At first glance, architects may not seem like the right choice to solve this problem. Don’t architects only build fancy buildings that have no real relevance to the third world? The third world does not need skyscrapers. Why is it not the engineers who are building houses? After all, they are the ones who have the structural and material understanding that the developing world needs. They know how to build a house, and they can build it efficiently and economically. So why architects?

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Zarathustra meets Architecture

There are many ways of categorizing architectural styles. One way is to use a spectrum on which one end there lies a kind governed by logic; one that is practical, realistic, engineering, systematic, sustainable. On the other lies one of emotion; the abstract, artistic, sublime. In our society, most architecture contains both to varying degrees. But it is important to remember that beauty is not found in the combination of both, but in the relative balance of the two.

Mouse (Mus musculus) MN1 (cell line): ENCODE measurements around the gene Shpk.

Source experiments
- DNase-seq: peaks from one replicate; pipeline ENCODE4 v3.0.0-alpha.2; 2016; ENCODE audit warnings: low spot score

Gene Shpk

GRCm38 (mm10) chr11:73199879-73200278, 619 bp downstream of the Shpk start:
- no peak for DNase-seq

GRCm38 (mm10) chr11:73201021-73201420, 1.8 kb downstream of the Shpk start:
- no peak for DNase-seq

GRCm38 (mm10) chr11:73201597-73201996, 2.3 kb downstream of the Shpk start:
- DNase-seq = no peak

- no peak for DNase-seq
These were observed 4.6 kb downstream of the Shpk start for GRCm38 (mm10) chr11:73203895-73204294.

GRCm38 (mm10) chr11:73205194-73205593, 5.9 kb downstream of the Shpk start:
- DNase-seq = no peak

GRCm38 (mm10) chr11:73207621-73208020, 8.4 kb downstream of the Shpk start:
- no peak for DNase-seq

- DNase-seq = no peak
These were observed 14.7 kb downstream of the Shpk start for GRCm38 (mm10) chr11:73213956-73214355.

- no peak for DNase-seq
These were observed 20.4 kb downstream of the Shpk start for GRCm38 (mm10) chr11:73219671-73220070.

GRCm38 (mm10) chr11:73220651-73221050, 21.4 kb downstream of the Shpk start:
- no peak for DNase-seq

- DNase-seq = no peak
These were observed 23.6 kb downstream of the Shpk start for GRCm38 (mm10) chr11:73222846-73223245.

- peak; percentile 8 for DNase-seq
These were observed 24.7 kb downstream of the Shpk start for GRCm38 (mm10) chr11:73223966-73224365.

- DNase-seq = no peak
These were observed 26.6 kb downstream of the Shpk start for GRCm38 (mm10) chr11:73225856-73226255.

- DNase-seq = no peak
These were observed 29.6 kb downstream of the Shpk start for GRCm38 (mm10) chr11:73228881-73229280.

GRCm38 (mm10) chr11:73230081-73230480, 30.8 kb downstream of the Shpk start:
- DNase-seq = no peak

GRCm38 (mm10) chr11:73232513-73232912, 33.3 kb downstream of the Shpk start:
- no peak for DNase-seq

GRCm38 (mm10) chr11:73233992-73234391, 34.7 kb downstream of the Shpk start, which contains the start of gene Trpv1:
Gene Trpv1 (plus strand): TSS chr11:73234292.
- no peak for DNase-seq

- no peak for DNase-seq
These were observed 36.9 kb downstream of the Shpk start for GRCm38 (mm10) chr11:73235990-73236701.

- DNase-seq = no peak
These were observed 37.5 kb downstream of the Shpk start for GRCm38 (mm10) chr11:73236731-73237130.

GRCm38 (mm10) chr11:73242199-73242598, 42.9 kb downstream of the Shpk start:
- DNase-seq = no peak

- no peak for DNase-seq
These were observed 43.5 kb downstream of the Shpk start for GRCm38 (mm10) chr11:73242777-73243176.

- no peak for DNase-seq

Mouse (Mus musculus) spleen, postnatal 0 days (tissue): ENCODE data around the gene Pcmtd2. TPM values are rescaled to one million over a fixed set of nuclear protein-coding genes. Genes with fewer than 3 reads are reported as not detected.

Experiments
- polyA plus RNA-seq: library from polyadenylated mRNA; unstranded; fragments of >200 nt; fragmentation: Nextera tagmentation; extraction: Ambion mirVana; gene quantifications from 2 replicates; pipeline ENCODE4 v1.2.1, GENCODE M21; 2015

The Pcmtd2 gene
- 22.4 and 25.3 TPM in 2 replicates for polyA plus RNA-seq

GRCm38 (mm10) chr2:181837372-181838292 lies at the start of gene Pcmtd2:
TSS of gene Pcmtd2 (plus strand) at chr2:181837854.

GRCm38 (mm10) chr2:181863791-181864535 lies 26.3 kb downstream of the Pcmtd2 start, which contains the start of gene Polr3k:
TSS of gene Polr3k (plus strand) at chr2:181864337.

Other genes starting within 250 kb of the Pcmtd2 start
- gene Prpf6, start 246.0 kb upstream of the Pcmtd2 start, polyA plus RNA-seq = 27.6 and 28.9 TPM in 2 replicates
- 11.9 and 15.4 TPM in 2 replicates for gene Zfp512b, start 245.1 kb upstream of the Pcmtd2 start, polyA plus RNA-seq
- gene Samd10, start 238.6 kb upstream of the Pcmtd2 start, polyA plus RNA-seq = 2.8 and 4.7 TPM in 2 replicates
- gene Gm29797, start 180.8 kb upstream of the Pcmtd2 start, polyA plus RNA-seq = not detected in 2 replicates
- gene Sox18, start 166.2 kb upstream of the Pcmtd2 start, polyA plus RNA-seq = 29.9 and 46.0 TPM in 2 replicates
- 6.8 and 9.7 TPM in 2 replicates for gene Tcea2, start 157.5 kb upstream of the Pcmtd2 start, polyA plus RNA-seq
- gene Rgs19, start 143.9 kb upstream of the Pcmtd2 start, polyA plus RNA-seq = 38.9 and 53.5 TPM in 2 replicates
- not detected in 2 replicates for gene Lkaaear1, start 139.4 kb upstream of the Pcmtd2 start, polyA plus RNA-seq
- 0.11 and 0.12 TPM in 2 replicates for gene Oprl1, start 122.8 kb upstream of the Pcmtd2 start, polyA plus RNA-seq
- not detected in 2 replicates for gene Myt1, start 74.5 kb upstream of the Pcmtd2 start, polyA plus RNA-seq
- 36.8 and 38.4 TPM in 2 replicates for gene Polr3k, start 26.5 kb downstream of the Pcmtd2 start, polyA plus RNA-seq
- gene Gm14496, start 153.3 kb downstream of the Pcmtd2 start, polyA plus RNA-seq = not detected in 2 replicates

I argue to all architecture students to be careful when they design. We are always told by society to “step outside the box.” The goal is always to be innovative and forward-thinking. But when the student asks about innovation, he or she is pointed to the starchitects; to an iconic, superficial architecture dominated by fluff.  To the layperson, “outside the box” is defined as flashy, rendered innovation with expensive materials and a stress of form over detail, of quantity over quality, breadth over depth. It is a box that is defined and governed by values found in our modern society. It is a box where speed, efficiency, and money are valued above emotion, beauty, and art.

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Italy in Technicolor